Weekly Update

SPECTORDANCE’S EAST WEST

For the third year in a row, The Violence Policy Center reported that Monterey County is the most violent county in California. East West is SpectorDance’s response to this SpectorDance EastWest Annie_behind_chains2_BW_3191shocking statistic and this critical community need. East West integrates diverse perspectives from the arts, education, law, psychology, economics, government, and offers at-risk youth and first time offenders the opportunity for self-expression and community participation. East West premieres Friday at Sherwood Hall, Salinas, and on Saturday at SpectorDance in Marina. East West is the vision of Fran Spector Atkins, founder in 1996 of SpectorDance in Marina. The new piece explores the problem of gang violence and culture “with dance, music, spoken word and imagery.” The production represents a collaborative effort in conjunction with Rancho Cielo and the National Steinbeck Center. Fran Spector Atkins is our Performing Arts People person this week. Click HERE. Photo of dancer Ann Marie Talmadge by William Roden, New Dawn Studios

FESTIVAL PABLO CASALS PRADES COLLECTIVE

Having just read and reviewed Eric Sudbin’s The Cello Suites (last week’s Weekly Update) I am keenly interested in Chamber Music Monterey Bay’s season-opener this Saturday in Carmel. The Casals Festival at Prades, in southern France, was the cellist’s refuge-in-exile from his native Catalonia during the Franco dictatorship following the Spanish Civil War. Later, Casals relocated his by-then world-renowned festival to Puerto Rico. On the program this weekend is Darius Milhaud’s La creation du monde, the signal jazz-inflected concert piece that predated by a year Gershwin’s Rhapsody in Blue.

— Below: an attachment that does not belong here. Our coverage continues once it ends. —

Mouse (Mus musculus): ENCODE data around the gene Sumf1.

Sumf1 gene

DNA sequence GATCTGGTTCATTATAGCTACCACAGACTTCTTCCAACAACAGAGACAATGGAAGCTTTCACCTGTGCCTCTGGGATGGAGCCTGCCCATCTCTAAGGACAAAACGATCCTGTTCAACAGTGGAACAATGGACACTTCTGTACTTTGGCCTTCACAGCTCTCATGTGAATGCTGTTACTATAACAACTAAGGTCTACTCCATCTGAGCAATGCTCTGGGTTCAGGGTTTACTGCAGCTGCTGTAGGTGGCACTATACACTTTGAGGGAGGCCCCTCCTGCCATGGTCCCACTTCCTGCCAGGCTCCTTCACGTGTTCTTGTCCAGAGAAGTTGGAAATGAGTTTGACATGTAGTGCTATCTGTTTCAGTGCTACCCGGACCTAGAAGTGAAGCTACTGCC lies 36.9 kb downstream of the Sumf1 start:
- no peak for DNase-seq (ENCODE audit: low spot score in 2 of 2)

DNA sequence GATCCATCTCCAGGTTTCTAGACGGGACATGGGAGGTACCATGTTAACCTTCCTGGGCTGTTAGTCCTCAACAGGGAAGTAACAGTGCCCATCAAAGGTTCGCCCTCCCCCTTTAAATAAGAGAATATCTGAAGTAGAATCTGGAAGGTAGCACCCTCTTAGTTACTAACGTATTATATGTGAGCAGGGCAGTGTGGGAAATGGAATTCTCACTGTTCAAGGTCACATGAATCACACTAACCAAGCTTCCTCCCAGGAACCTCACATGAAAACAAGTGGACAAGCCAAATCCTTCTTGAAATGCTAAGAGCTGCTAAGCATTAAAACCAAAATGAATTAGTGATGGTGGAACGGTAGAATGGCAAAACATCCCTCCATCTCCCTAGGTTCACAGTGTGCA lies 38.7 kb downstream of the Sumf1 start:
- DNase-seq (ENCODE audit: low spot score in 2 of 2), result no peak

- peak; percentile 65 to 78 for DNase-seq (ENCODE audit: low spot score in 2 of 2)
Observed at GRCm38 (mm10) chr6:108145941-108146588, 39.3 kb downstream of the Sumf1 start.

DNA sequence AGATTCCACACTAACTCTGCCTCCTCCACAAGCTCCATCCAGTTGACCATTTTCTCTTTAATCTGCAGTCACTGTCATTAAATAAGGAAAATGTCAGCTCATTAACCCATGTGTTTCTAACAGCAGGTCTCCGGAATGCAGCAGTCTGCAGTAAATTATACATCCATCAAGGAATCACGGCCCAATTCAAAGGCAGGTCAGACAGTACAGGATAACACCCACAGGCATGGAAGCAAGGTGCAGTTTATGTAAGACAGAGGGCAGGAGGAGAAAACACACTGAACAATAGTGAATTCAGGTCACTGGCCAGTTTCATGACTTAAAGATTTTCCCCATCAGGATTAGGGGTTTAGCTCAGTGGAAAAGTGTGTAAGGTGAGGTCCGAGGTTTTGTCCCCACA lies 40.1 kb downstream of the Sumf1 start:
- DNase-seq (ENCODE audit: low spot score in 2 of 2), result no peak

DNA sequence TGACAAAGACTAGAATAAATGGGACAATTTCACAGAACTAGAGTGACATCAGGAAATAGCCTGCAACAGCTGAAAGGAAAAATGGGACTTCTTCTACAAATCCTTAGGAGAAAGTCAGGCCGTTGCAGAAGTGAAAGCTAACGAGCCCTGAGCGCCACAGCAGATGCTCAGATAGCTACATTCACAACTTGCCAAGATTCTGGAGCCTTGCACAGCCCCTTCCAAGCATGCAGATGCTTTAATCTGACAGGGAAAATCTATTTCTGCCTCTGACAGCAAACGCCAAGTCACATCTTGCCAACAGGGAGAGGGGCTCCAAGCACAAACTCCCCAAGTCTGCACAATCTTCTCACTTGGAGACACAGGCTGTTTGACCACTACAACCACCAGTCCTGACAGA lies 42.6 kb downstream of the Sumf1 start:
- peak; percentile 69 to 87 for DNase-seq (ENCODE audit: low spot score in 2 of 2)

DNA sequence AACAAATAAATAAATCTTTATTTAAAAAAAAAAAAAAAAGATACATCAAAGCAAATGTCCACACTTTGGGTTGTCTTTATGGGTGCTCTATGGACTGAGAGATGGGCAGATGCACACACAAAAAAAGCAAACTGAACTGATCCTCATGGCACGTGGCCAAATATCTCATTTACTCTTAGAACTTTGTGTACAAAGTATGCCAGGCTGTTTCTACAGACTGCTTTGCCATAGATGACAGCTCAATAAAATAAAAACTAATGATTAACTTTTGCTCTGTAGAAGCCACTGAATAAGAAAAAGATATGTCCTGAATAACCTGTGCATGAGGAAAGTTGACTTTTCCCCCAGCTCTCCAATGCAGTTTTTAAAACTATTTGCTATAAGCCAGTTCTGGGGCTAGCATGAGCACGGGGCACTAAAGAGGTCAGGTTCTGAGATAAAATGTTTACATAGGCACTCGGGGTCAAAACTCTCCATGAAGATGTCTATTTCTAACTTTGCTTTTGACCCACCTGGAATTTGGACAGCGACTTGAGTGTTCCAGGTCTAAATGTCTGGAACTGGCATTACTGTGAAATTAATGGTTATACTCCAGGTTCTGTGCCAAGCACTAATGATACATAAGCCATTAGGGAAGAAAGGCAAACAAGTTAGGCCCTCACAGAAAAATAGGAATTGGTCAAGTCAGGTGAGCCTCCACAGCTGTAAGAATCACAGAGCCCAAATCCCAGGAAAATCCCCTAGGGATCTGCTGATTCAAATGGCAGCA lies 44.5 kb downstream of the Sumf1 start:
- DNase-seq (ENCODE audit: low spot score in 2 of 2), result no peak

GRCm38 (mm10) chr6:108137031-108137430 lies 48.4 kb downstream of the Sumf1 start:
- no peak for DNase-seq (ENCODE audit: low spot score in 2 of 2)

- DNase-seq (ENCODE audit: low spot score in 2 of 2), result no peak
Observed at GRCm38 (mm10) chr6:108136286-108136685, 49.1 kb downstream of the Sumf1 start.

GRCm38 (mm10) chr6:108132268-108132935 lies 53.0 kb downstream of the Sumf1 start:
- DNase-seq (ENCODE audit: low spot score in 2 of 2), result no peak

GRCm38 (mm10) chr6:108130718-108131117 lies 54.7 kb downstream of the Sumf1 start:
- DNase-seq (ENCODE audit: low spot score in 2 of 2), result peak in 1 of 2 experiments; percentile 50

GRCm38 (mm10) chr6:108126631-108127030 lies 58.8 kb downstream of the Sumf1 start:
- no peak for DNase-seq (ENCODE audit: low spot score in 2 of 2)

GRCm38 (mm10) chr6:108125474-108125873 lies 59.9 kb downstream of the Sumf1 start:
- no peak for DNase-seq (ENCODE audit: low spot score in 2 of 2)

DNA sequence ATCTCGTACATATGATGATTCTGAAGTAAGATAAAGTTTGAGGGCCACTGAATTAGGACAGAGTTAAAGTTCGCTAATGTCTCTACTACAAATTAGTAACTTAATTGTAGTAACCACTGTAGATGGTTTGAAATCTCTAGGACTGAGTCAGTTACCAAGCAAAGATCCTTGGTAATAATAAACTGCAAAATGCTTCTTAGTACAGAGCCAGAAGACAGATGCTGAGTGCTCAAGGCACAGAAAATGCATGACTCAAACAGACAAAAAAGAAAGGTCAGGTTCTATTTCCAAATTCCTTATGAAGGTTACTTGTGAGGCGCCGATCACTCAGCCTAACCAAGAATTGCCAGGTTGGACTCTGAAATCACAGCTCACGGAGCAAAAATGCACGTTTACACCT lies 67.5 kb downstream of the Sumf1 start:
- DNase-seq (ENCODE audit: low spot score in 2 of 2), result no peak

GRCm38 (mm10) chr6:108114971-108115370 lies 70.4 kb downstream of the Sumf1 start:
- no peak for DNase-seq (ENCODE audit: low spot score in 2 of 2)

EXCEPTIONAL NEW CD

A new CD of vocal music by Louis Karchin introduced me to this American composer who was born in Philadelphia, in 1951, and studied at the Eastman School and Harvard. What caught my eye, before my ear, was his setting of two major poems Karchinby Yevgeny Yevtushenko, Who are you, Grand Canyon? and Requiem for Challenger. (Dmitri Shostakovich set Yevtushenko poems in his vocal Symphony No. 13 “Babi Yar,” a work that instantly aroused high controversy in the Soviet Union for its depiction of the slaughter of Ukrainen Jews on the edge of Kiev by Nazis and local collaborators.) While Karchin’s reputation lies largely with his lyrical vocal music, including operas, Grand Canyon is told in bold declamation, its vocal line for baritone often quite angular recitative. The orchestral score that supports it is vividly colorful, powerfully energized and shrewdly crafted for wide-angle effect. Yevtushenko was plainly bowled over by that astonishing sight, “the miracle of its beauty.” He imputed to it all sorts of metaphorical allusions, Old Testament, circle of Dante’s hell, Noah’s ark, the Huns, Aztecs, Incas, the pyramids, the Kremlin, Ivan the Terrible, the battleship Potemkin, Sputnik, Che Guevara, and even a description of a blind teenage girl fearlessly making the long trek from the rim to the Colorado River. The musical score mirrors the vivid images like a tone poem.

Requiem honors those “seven evaporated souls” of the space-shuttle Challenger disaster, “the white tragic swan of farewell explosion.” Again, he paints the images through grandly exalted allusions. In both cases, Thomas Meglioranza articulates the narrative clearly; no need for subtitles to get his message. The Orchestra of the League of Composers is conducted by the composer.

Soprano Mary Mackenzie and pianist Eric Sedgwick in To the Sun and Ekmeles (a cappella choir) in To the Stars, both based on anonymous ancient texts, further polish Karchin’s art. The Da Capo Chamber Players support Meglioranza in The Gods of Winter, text by Dana Gioia, while Sharon Harms completes the program with A Way Separate.., poetry by Ruth Whitman and Hannah Senesh. Karchin garbs all these pieces in splendid instrumental and often spooky beauty. Highly recommended.

FRESH REVIEW

Roger Emanuels covers Santa Cruz Chamber Players season-opener. Click HERE.

Scott MacClelland, editor